I had a friend one time who insisted against all evidence to the contrary that the Rolling Stone’s ballad “Angie” was in fact called “I Inject.”
Or the other friend who thought that “Dreamweaver” was “Train From Way Back.”
You might think I need some new friends.
Except I’ve done it, too.
So here are my top five bloopers when it comes to getting rock lyrics — and even bands — all wrong.
5. “Yellow” in concert. As a freshman in high school, I was just beginning to listen to the radio and keep track of what was going on in the music world. One day, a friend told me that he was going to the “Yellow” concert that night. I played along like I knew what he was talking about. The day after, I even asked him how “Yellow” had performed, still acting the part of a rock aficianado who knew all about this banana-colored band. Only when he told me some of the songs that “Yellow” sang the night before did I realize he was saying “ELO” — the Electic Light Orchestra. Here’s “Yellow’s” top tune:
4. Livin’ Lovin’ Maid by Led Zeppelin. I’ve been listening to this song since Led Zeppelin II was the third cassette tape I ever bought back in 1977. All along I thought it said, “and the butler and the maid and their servants three.” Wrong. It’s “the butler and the maid and their servantry.”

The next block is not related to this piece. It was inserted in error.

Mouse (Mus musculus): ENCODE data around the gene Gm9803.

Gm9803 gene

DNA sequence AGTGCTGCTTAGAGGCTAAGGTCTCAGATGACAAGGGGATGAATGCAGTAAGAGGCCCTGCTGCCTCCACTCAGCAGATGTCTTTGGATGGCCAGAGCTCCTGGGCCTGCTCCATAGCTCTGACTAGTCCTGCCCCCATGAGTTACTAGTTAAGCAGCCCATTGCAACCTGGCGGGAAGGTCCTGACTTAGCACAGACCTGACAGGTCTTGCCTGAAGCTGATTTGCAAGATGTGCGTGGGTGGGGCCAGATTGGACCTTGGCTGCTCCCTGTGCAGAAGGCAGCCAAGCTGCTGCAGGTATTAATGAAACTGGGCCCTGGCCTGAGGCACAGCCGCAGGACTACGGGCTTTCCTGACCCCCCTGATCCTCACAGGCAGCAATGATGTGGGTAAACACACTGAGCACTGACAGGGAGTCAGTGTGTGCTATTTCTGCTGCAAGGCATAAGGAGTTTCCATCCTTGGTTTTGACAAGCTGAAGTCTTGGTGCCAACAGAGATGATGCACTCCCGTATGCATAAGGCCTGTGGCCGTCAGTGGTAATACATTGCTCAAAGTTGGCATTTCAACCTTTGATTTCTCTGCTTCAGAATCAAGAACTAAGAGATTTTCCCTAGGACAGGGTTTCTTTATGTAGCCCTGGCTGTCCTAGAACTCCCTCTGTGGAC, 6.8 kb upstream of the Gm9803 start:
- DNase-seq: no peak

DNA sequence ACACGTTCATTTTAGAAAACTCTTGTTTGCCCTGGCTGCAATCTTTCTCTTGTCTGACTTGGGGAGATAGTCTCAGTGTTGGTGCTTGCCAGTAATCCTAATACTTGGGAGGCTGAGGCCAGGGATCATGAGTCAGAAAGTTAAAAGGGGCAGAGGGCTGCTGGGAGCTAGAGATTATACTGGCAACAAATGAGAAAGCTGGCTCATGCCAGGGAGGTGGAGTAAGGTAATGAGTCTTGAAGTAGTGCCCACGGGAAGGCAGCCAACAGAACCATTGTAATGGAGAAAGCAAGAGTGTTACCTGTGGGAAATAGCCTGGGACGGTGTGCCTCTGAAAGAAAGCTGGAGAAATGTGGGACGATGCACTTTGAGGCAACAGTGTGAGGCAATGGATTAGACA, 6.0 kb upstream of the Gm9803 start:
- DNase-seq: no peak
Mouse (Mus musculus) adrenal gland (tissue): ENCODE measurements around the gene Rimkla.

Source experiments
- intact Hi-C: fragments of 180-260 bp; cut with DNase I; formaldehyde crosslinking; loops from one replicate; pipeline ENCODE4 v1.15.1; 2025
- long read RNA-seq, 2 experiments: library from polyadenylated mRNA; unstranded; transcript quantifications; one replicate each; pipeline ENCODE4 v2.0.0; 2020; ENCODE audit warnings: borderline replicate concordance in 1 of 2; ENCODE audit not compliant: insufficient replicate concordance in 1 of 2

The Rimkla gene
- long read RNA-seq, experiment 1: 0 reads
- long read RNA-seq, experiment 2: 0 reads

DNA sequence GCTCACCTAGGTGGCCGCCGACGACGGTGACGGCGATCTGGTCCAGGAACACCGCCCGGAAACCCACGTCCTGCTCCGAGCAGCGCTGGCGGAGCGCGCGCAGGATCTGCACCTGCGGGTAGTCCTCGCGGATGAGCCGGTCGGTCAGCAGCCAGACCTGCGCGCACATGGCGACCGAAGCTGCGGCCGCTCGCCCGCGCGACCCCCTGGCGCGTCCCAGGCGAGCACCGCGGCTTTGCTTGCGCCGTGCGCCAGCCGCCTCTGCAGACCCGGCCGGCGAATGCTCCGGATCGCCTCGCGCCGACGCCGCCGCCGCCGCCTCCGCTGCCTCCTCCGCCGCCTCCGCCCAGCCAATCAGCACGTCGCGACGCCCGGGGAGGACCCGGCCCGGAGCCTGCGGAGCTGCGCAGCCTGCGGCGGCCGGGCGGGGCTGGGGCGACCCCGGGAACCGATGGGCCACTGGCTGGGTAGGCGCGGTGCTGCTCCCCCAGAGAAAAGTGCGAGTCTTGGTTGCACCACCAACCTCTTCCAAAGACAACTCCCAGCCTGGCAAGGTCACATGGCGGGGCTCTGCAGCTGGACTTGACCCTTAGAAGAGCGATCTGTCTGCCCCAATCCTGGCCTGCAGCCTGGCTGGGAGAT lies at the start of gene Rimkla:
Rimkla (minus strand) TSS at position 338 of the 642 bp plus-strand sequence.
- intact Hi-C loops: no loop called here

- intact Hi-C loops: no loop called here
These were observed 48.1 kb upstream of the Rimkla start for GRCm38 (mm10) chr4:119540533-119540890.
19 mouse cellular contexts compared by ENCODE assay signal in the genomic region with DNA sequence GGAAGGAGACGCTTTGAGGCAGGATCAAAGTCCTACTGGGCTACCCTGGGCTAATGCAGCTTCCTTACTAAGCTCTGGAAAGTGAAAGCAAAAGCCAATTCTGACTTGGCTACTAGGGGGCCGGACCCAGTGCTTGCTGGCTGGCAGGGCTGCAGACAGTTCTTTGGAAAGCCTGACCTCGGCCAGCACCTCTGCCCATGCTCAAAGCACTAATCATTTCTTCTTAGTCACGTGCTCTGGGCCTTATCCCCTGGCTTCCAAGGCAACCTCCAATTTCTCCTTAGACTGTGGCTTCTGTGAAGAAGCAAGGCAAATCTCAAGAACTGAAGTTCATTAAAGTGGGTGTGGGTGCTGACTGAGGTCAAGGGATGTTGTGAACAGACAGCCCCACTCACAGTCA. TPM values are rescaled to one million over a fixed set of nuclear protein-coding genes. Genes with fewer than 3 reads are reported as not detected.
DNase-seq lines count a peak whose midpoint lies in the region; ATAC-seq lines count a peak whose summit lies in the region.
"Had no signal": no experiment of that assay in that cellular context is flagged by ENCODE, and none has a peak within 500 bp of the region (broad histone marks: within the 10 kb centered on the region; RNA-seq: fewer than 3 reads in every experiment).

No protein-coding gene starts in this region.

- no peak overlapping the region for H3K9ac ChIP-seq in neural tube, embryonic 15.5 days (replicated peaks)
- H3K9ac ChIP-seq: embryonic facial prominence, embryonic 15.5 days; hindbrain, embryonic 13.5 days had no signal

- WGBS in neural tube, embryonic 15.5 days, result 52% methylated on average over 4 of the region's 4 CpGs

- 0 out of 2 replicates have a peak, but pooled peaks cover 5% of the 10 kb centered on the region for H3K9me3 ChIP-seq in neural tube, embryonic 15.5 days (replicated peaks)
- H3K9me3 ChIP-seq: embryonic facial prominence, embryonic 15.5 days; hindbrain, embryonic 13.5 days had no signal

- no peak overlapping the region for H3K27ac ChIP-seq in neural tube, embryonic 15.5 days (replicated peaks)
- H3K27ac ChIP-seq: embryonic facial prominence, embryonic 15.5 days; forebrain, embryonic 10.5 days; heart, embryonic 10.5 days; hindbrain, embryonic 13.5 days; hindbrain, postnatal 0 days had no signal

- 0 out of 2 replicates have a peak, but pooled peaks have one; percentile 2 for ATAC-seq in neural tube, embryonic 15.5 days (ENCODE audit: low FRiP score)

3. Kodachrome by Paul Simon. Released when I was 11, this was my “first” all-time favorite song. The problem was that I had the name all wrong: I called it Portachrome until my friend Johnny Scanlon corrected, rebuked, and ridiculed me for missing it so badly. Since I didn’t even know what a kodachrome was, how would I know that a porachrome didn’t even exist?
2. Hotel California by the Eagles. There is a good chance that I’ve listened to this song more than any other in my lifetime. But the opening paragraph confused me for the longest time: I thought it said “once fell a dolitas rising up through the air.” I didn’t know what a “dolitas” was nor how they “fell.” Then I found out that Don Henley was actually singing “warm smell of colitas rising up through the air.”
1. You’re So Vain by Carly Simon. This ode to Mick Jagger is full of misheard lyrics. “Grounds” in my coffee instead of “clouds” in my coffee comes to mind. Yet my mis-hearing cut right to the heart of the song. I was convinced Carly was singing “You’re so vague.” Jagger’s backing vocals make the song especially brilliant, vague or not.